While Fiat has long ignored the U.S. market, the Italian manufacturer is mulling over a return to the world’s biggest market. The carmaker’s CEO Sergio Marchionne has revealed that distribution, rather than manufacturing, is Fiat's current greatest hurdle to entering the market, but has also stated that he’s open to finding a partner in North America.

Fiat's withdrawal from the US market in the 80's was a result of its poor build-quality and almost non-existent distribution methods consisting of a tiny dealership network. The carmaker has previously had ties with GM but any new alliance would likely entail a deal with either Ford or Chrysler, however no negotiations have taken place as yet.

Fiat-owned Alfa Romeo is also re-entering the US market after being yanked out in the 90's suffering from the same problems as Fiat - poor build quality and poor distribution. Now Alfa Romeo is moving to a factory in Mexico to service the US market but parent-company Fiat is also itching to get back into America, reports Just-Auto.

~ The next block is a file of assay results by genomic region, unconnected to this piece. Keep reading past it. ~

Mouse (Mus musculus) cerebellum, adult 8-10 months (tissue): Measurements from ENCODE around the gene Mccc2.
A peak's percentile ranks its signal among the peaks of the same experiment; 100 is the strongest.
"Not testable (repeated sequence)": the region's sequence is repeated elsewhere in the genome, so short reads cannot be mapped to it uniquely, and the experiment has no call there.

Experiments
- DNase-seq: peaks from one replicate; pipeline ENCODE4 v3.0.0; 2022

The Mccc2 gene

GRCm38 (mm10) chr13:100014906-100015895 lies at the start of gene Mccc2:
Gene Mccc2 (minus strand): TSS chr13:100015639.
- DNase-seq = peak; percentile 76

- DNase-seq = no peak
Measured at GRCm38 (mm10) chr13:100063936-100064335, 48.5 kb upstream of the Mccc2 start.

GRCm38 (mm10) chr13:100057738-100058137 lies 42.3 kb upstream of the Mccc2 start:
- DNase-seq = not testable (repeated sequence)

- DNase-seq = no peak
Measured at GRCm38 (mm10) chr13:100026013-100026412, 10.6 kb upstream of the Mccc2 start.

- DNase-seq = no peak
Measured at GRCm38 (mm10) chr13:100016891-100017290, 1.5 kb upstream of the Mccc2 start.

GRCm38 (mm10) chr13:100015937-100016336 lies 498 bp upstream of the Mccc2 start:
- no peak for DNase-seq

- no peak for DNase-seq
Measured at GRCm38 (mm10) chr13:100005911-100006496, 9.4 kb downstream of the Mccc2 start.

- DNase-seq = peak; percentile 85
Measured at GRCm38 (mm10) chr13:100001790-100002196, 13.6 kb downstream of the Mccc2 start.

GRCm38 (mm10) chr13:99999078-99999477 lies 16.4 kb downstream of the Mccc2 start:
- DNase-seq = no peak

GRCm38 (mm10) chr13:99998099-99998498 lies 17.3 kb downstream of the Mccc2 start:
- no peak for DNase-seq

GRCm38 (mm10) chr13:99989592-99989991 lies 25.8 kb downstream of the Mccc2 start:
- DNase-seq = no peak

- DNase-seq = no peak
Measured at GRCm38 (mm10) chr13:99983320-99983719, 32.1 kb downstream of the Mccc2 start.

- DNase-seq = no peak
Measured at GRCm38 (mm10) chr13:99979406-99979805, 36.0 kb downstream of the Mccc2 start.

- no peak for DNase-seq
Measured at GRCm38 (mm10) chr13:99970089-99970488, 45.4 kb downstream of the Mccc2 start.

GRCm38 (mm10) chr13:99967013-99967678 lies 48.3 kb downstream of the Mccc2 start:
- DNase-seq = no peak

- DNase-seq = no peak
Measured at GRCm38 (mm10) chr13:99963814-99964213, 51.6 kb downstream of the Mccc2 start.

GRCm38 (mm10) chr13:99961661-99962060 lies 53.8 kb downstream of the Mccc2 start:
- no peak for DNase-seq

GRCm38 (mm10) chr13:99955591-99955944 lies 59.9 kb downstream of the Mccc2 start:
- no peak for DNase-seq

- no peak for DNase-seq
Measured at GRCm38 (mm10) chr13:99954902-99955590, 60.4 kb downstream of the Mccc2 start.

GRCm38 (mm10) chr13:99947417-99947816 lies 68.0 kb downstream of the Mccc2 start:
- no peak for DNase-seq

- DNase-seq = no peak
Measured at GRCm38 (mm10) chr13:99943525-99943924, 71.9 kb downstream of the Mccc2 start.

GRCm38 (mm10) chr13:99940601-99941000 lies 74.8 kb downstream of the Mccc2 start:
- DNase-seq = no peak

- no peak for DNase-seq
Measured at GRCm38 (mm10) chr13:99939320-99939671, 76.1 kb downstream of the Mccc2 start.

Marchionne also stated that the Fiat 500 could be a "huge smash in the US if we do it right," and that the Fiat 500 product range could "probably carry the market". These weren't the idle words of a proud boss though - Marchionne emphasized the fact that Fiat is "looking real hard" at bringing in the Fiat 500 to the US.

The news comes following Marchionne's previous statements about Fiat looking at creating a dedicated brand of low-cost cars, particularly its new Uno replacement that would cost less than $10,000. While there's no word if the two announcements are linked, a low-cost brand in the US would be a lucrative opportunity considering the weak economy and growing trend towards small cars.

The company is also looking to build a plant in North America as it stages its return to the U.S. market. One of the current front-runners for the location of the new plant is Oshawa, Ontario, Canada. Officials from the city hoping to lure the Italian maker to their chilly northern climes are currently visiting with Fiat in the company's home offices, reports the Toronto Star.